Did Iran just pull a fast one on prisoner exchanges?
By JASON REZAIAN | The Washington Post | Published: October 4, 2019
Several Americans, as well as citizens from some of our closest allied nations, currently languish in Iranian prisons. Meanwhile, the Iranian authorities are claiming that some of their citizens are being held on murky charges in Western countries, presumably at the behest of Washington.
But while the two sides seem far from resolving the crisis of individuals detained on seemingly political grounds, one recent development is raising eyebrows among those who follow this phenomenon closely.
Mohammad Javad Zarif, Iran’s foreign minister, has floated the idea of prisoner exchanges on several occasions. This year, though, he has been even more vocal and persistent than usual. (Trump administration officials tell me that those public offers by Zarif are disingenuous. They say that behind the suggestion of prisoner releases on humanitarian grounds, there is always a demand for some sort of concession, usually in the form of cash or sanctions relief.)
In recent months, Zarif spoke repeatedly about an Iranian woman held in custody in Australia on charges of violating U.S. sanctions on Iran.
Negar Ghodskani allegedly established a front company in Malaysia to purchase sanctioned electronic goods, which she then reexported to Iran for its state-run television network. She was arrested by Australian authorities on a U.S. warrant and initially resisted extradition to appear in court in the United States. While in custody she gave birth to a son, which made her case either genuinely noteworthy or useful for propaganda purposes (depending on your viewpoint).
“Nobody talks about this lady in Australia who gave birth to a child in prison, whose child is growing up outside prison with the mother in prison,” Zarif said at an event at the Asia Society in New York in April. “I put this offer on the table publicly now: Exchange them.”
The other person he was referring to Nazanin Zaghari-Ratcliffe, a United Kingdom citizen and aid worker who has been in prison in Iran for nearly four years on ridiculous charges that she sought to overthrow the Islamic Republic. She has been separated from her young daughter Gabriella.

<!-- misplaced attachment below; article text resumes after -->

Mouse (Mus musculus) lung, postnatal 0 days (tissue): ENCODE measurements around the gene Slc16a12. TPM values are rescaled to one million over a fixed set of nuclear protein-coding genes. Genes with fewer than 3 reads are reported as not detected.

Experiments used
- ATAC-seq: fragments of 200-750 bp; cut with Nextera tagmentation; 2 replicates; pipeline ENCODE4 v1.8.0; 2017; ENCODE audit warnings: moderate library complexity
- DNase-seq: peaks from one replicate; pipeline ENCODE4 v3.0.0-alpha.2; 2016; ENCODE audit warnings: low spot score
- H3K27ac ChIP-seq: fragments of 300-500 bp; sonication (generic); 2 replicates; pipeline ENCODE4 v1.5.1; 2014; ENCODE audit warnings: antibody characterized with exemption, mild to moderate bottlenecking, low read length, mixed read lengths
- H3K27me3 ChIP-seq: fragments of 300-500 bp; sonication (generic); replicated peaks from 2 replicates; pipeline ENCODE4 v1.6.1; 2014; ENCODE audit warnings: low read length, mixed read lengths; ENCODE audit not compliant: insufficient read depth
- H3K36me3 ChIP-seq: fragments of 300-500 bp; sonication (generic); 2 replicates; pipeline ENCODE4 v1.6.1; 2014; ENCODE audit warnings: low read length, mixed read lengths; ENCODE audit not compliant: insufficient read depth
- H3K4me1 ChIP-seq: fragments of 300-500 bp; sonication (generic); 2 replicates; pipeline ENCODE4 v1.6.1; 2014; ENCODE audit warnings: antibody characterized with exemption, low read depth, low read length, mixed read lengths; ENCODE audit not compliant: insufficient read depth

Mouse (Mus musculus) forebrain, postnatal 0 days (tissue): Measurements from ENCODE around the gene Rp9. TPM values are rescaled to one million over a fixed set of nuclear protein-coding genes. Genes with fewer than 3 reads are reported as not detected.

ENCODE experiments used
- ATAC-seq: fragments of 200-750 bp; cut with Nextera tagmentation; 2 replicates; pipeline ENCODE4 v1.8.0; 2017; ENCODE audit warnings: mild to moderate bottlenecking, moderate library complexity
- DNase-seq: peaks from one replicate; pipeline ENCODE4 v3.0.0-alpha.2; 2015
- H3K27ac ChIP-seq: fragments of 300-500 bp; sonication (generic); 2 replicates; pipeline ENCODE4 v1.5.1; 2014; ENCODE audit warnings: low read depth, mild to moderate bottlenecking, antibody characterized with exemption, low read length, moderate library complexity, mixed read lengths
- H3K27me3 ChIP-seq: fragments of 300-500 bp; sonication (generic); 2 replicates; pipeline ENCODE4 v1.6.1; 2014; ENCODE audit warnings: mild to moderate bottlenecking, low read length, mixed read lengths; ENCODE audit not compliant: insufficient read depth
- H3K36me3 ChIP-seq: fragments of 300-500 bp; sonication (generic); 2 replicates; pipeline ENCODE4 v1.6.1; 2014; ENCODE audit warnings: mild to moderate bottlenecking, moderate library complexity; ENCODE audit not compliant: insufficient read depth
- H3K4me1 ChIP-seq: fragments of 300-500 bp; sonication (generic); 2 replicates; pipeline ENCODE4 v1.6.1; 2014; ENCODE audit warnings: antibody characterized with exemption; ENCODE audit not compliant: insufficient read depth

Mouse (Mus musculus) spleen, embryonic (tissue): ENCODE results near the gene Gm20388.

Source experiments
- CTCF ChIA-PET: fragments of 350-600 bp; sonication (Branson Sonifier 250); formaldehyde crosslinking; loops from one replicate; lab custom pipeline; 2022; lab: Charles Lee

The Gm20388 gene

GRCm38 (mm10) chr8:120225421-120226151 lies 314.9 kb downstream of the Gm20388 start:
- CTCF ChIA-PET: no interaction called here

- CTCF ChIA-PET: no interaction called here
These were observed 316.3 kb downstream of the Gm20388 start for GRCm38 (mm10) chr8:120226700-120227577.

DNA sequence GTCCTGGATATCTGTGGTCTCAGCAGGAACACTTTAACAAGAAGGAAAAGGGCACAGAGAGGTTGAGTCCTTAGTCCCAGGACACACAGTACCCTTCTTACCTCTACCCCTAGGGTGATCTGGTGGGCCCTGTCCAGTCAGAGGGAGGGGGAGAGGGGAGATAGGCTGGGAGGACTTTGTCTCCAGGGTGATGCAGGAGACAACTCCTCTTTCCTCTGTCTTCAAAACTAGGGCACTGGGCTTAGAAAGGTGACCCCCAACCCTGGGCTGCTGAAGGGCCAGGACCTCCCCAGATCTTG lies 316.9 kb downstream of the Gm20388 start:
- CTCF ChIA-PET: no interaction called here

But recent events have complicated matters.
Last month it was revealed that there are now three Australian citizens being held in Iran. They are a young couple who are popular travel bloggers and a university lecturer who was transparently conducting research in Iran. Two of them are also U.K. nationals. All three were in Iran on valid visas.
Two American families recently told me they thought their imprisoned relatives could be released in exchange for Ghodskani.
In August, Ghodskani unexpectedly accepted an extradition request to the United States to face trial. This stirred hope among the Westerners who have been lobbying their governments to win the safe return of their imprisoned family members.
Then, on Sept. 25 — at the height of the United Nations General Assembly meetings in New York — Ghodskani was sentenced by a U.S. District Court in Minneapolis to time served. By the weekend, she was back in Iran.
Every one of the people who could realistically have been part of a potential swap is still sitting in prison in Tehran. The families are left wondering what, if any, bearing the release will have on efforts to free their loved ones.
It’s possible that it could be the beginning of a trend of releases on all sides. Such staggered releases are not unheard of. It’s also possible that the United States released Ghodskani as a reciprocal gesture of goodwill for the Iranians’ release in June of U.S. green-card holder Nizar Zakka.
But there could be a more ominous explanation: that the Justice Department and State Department were acting out of step. If this proves to be true, it could suggest that the Ghodskani case was simply a one-off, with no broader implications for the future of the hostages.
That seems unlikely, given the intensity with which the current Iran team at the State Department is monitoring every aspect of the two countries’ relationship.
The fact remains, though, that an Iranian national has been granted her freedom and allowed to return home while at least eight individuals from the United States and Australia — as well as one from the United Kingdom — have yet to receive the most basic rights of representation, unimpeded consular access, due process and a fair trial that Ghodskani was afforded. (And yes, I know that the process wasn’t entirely politics-free — but the basic principle still stands.)
We shouldn’t expect justice from Iran’s legal system, nor should we deny anyone his or her rights under our system. And we must uphold our commitment to the rule of law regardless of external considerations.
That said, it will be a serious miscarriage of the very notion of justice if it turns out that an Iranian citizen, convicted of an actual crime, was set free and allowed to go home without the United States and our allies succeeding in winning the freedom of any of its innocent citizens locked up in Iran.
Jason Rezaian is a writer for The Washington Post’s Global Opinions. He served as The Post’s correspondent in Tehran from 2012 to 2016. He spent 544 days unjustly imprisoned by Iranian authorities until his release in January 2016.